From what I can tell (although I didn't flip through the whole book but from the introduction and elsewhere am led to believe), the Morris edition omits the following sections that are purely lists as they were deemed to be too obscure for modern readers. So those of you reading the Morris translation only have one entry for next week (see below), although that one section is a few pages long.

[11] Markets - Tatsu Market in Nara. Sato Market ...

[12] Peaks - Yuzuruha Peak, ...

[13] Plains - Mika Plain, ...

[14] River pools - Kashiko Pool. I wonder what hidden depths someone saw in its heart, to give it such a name.

[15] Bodies of water - Lake Biwa is special. ...

[16] Imperial tombs - Ugurusu Tomb, ...

[17] Ferry crossings - Shikasuga Crossing, ...

[18] Large buildings - Tamatsukuri.

[19] Residences - The Konoe Gate. ...

[20] The sliding panels that close off the north-east corner of Seiryoden, at the northern end of the aisle, are painted with scenes of rough seas, and terrifying creatures with long arms and legs.

Morris (11): The sliding screen in the back of the hall in the north-east corner of Seiryo Palace is decorated with paintings of the stormy sea and of the terrifying creatures with long arms and long legs that live there. (p. 34)

Happy reading!


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7 comments:

  1. What is your first impression of Sei Shōnagon?

    She's playful, witty and interesting - I love what you say about her writing a blog if she was alive today!

    Are you reading the Notes that go along with each section? If so, are you finding them interesting/informative?

    I am reading the notes; I picked this up on the back of reading another heavily annotated Classic so I was in the habit already of keeping my bookmark at the back with the notes whilst reading. I am finding it useful to have them to refer to.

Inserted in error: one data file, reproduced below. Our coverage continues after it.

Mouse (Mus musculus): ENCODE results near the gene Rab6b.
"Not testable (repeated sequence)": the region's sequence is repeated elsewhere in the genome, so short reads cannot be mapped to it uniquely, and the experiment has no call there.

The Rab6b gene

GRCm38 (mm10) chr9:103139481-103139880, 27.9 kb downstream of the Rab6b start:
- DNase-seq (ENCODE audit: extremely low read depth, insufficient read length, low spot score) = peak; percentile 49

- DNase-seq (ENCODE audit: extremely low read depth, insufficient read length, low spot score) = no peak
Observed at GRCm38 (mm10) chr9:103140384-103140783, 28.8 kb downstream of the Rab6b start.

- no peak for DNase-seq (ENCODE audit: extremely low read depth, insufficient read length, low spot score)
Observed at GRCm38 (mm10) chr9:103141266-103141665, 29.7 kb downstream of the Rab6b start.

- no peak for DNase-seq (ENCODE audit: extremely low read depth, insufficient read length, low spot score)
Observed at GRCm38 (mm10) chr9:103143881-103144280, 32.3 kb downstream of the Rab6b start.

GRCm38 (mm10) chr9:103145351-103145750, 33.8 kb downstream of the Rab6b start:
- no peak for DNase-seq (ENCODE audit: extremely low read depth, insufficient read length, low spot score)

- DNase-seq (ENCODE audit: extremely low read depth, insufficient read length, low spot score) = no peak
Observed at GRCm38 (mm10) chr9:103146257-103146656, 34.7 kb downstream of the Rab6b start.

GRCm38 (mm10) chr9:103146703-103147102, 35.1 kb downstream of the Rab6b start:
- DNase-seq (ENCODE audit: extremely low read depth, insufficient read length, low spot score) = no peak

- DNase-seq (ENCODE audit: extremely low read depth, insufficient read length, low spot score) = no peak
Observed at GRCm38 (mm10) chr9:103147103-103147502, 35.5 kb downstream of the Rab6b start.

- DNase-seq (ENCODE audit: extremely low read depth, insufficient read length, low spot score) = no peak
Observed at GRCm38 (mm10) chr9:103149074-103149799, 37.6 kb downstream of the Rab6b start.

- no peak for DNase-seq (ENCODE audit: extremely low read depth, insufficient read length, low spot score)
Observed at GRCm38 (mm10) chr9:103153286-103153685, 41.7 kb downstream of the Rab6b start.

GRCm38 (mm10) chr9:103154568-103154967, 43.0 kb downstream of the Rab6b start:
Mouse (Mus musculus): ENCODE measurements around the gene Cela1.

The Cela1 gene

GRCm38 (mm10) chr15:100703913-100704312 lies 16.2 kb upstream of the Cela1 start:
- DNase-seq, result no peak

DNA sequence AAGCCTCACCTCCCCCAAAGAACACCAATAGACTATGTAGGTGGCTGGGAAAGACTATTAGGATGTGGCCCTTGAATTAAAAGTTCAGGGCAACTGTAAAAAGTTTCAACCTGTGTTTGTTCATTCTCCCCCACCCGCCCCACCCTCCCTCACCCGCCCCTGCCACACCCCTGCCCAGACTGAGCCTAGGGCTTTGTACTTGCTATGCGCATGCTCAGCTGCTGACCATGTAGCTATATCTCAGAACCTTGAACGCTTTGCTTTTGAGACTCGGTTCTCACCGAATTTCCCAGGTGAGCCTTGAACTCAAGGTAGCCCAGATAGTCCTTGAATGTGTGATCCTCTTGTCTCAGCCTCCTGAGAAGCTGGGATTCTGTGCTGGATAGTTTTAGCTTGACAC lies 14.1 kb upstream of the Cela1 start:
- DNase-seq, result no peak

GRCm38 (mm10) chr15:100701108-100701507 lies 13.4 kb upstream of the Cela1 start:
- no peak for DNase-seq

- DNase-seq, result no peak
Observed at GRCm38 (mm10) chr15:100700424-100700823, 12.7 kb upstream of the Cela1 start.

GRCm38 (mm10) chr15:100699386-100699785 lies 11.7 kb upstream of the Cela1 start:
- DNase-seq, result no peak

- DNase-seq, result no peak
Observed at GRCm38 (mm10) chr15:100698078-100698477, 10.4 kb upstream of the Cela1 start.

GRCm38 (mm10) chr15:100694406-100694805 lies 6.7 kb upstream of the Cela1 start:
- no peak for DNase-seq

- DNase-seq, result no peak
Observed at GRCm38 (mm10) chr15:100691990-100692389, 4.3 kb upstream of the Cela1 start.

Are you looking forward to reading on?

    Yes! Very much so; I'm glad we are taking this leisurely as the structure lends itself to dipping in and out of.

    Even just reading the short excerpts included below, what do you think of the different translations, in terms of style, and readability?

    I am stunned how different they are! From the excerpts given, it doesn't seem as if the meaning is always changed (it is in section 3), it's more a different way of wording and interpreting everything, but I am still surprised how two translations can be so different and now understand why people pay so much attention to the translation that they read. I think the McKinney is more readable and the Morris more flowery.

    I remember when I received the McKinney translation from you I read the opening section and wondered why the opening line was different from your blog title! Now I know.

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  2. Reading your comparisons of the two translations, I already prefer the Morris, I think. I may have to go find this version anyway, though, just so I can join along your discussion.

    From the beginning, I loved Shonagon's observations. I was just so enamored by how the simplest things were fascinating to her.